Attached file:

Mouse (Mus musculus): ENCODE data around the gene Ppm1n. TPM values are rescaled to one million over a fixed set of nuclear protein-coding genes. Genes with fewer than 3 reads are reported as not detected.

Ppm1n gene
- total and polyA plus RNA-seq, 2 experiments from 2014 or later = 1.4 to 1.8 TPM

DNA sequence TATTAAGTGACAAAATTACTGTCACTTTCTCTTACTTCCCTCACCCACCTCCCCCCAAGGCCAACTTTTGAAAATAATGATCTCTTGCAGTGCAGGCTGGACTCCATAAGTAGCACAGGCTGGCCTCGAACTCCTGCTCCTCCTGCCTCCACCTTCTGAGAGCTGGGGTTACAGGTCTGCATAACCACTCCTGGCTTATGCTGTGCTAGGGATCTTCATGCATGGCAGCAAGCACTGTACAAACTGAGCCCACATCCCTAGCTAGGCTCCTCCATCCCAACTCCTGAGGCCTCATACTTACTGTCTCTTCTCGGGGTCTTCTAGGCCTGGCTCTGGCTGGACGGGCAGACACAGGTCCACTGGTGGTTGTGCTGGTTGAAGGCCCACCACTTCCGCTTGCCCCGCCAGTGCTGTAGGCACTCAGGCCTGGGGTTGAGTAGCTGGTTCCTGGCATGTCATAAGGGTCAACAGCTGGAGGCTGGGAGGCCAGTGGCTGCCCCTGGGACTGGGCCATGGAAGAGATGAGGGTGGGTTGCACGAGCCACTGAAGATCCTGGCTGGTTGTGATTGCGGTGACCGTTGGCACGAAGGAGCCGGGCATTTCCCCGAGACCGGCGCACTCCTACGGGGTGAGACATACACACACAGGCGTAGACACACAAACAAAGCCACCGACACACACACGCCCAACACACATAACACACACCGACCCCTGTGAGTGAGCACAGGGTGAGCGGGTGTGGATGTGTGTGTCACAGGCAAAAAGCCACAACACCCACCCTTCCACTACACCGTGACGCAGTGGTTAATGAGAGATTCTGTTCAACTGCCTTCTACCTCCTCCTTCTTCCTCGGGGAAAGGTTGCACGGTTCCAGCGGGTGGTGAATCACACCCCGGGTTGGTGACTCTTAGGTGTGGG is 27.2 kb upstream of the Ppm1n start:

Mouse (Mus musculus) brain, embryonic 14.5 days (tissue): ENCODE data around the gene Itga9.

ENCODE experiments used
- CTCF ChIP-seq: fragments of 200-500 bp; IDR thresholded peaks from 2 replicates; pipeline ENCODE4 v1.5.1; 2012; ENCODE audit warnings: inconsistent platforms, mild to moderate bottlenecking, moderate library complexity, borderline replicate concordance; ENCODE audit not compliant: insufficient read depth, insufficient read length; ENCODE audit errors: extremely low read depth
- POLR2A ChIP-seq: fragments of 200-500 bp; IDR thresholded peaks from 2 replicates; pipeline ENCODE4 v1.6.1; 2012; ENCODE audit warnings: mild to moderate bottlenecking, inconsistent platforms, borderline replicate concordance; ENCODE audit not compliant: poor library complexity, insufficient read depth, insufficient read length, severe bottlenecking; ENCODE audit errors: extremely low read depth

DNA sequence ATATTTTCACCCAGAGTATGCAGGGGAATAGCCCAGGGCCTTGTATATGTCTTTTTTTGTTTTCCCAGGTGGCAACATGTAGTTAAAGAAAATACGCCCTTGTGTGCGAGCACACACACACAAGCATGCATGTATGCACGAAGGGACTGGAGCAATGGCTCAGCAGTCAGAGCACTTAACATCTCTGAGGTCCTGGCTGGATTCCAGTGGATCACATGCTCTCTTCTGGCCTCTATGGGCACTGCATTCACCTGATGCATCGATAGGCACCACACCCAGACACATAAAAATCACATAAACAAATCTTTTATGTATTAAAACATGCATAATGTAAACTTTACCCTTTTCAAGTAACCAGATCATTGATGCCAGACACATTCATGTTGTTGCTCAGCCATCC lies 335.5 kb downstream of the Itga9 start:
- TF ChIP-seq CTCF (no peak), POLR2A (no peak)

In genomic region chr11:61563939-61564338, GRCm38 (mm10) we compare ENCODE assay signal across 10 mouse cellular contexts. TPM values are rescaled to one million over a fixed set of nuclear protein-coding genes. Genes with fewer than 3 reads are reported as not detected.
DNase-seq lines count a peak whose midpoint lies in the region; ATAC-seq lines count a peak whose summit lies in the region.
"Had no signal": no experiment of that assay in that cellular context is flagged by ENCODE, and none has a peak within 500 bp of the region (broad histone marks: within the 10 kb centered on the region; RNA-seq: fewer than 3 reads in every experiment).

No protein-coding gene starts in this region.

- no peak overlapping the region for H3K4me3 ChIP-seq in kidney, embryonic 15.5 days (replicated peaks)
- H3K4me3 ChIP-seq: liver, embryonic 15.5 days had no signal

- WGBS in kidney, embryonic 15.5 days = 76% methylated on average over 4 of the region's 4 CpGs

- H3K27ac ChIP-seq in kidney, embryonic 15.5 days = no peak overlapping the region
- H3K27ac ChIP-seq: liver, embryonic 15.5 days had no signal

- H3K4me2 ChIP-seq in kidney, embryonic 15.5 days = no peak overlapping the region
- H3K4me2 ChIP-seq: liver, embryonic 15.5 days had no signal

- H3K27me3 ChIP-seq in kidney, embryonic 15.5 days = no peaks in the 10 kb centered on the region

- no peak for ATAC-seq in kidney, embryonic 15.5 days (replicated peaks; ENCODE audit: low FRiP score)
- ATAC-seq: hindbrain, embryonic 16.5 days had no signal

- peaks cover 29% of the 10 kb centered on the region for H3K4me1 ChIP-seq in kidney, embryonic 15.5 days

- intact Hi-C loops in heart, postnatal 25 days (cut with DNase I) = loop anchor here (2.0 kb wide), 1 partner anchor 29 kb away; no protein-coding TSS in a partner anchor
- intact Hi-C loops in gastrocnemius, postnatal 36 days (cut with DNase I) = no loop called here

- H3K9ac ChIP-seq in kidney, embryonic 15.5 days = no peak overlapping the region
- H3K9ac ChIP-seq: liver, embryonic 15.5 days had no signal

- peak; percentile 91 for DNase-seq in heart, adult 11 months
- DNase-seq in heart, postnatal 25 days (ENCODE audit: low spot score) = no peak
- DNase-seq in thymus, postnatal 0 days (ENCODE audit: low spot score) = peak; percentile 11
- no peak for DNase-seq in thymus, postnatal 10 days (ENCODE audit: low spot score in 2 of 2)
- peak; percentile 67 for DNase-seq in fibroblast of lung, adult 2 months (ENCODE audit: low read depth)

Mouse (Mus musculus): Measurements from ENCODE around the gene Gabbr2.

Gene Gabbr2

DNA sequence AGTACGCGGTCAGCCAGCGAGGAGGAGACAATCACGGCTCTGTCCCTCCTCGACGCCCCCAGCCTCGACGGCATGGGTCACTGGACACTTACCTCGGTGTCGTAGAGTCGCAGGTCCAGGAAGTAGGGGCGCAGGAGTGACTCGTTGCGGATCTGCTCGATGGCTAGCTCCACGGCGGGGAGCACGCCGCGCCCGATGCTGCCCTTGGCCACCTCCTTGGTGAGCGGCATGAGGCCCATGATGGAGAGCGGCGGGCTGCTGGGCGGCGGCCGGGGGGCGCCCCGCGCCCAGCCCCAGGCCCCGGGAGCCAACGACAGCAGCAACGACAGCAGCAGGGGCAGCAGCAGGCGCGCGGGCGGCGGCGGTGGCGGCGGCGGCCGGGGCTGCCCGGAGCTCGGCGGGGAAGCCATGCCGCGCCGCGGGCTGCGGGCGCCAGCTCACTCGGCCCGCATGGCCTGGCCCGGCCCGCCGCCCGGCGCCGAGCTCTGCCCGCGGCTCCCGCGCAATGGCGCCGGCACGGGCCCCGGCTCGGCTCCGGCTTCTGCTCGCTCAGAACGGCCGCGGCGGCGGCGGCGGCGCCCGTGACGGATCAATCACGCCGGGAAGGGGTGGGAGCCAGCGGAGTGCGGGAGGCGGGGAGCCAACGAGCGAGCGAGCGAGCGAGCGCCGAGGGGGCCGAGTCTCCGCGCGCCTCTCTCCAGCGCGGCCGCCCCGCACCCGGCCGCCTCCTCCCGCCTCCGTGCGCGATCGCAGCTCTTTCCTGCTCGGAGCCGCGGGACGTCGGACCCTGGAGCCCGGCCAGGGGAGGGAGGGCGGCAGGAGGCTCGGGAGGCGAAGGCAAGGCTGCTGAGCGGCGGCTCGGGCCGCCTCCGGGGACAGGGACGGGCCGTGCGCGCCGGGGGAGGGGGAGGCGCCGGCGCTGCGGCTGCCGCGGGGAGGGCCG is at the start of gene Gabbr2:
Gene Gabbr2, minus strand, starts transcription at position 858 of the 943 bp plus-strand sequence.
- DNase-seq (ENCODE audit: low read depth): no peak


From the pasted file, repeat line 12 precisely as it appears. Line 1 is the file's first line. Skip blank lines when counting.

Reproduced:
DNase-seq lines count a peak whose midpoint lies in the region; ATAC-seq lines count a peak whose summit lies in the region.